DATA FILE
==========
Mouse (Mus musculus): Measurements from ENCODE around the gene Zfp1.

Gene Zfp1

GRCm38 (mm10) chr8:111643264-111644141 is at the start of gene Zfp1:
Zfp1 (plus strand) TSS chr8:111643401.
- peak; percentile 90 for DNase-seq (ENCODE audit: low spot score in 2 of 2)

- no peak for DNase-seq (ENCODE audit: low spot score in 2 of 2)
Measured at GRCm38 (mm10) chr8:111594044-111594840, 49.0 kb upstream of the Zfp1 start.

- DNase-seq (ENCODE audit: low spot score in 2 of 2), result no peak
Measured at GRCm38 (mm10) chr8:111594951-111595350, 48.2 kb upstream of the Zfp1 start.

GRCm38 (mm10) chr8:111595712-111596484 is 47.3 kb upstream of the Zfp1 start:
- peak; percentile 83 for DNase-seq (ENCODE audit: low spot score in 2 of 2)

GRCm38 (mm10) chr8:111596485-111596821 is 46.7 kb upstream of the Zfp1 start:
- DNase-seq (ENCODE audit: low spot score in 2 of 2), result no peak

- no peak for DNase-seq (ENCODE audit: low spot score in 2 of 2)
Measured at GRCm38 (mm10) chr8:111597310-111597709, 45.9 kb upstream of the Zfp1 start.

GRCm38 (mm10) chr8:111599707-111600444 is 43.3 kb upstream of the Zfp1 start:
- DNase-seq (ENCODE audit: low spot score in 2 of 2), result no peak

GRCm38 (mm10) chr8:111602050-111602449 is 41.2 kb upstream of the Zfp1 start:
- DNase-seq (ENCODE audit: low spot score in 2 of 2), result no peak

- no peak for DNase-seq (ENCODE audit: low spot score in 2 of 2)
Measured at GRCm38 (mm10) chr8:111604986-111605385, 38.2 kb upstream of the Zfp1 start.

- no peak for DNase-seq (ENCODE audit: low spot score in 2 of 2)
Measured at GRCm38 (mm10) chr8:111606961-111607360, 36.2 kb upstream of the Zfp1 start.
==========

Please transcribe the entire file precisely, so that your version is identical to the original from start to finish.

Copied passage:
Mouse (Mus musculus): Measurements from ENCODE around the gene Zfp1.

Gene Zfp1

GRCm38 (mm10) chr8:111643264-111644141 is at the start of gene Zfp1:
Zfp1 (plus strand) TSS chr8:111643401.
- peak; percentile 90 for DNase-seq (ENCODE audit: low spot score in 2 of 2)

- no peak for DNase-seq (ENCODE audit: low spot score in 2 of 2)
Measured at GRCm38 (mm10) chr8:111594044-111594840, 49.0 kb upstream of the Zfp1 start.

- DNase-seq (ENCODE audit: low spot score in 2 of 2), result no peak
Measured at GRCm38 (mm10) chr8:111594951-111595350, 48.2 kb upstream of the Zfp1 start.

GRCm38 (mm10) chr8:111595712-111596484 is 47.3 kb upstream of the Zfp1 start:
- peak; percentile 83 for DNase-seq (ENCODE audit: low spot score in 2 of 2)

GRCm38 (mm10) chr8:111596485-111596821 is 46.7 kb upstream of the Zfp1 start:
- DNase-seq (ENCODE audit: low spot score in 2 of 2), result no peak

- no peak for DNase-seq (ENCODE audit: low spot score in 2 of 2)
Measured at GRCm38 (mm10) chr8:111597310-111597709, 45.9 kb upstream of the Zfp1 start.

GRCm38 (mm10) chr8:111599707-111600444 is 43.3 kb upstream of the Zfp1 start:
- DNase-seq (ENCODE audit: low spot score in 2 of 2), result no peak

GRCm38 (mm10) chr8:111602050-111602449 is 41.2 kb upstream of the Zfp1 start:
- DNase-seq (ENCODE audit: low spot score in 2 of 2), result no peak

- no peak for DNase-seq (ENCODE audit: low spot score in 2 of 2)
Measured at GRCm38 (mm10) chr8:111604986-111605385, 38.2 kb upstream of the Zfp1 start.

- no peak for DNase-seq (ENCODE audit: low spot score in 2 of 2)
Measured at GRCm38 (mm10) chr8:111606961-111607360, 36.2 kb upstream of the Zfp1 start.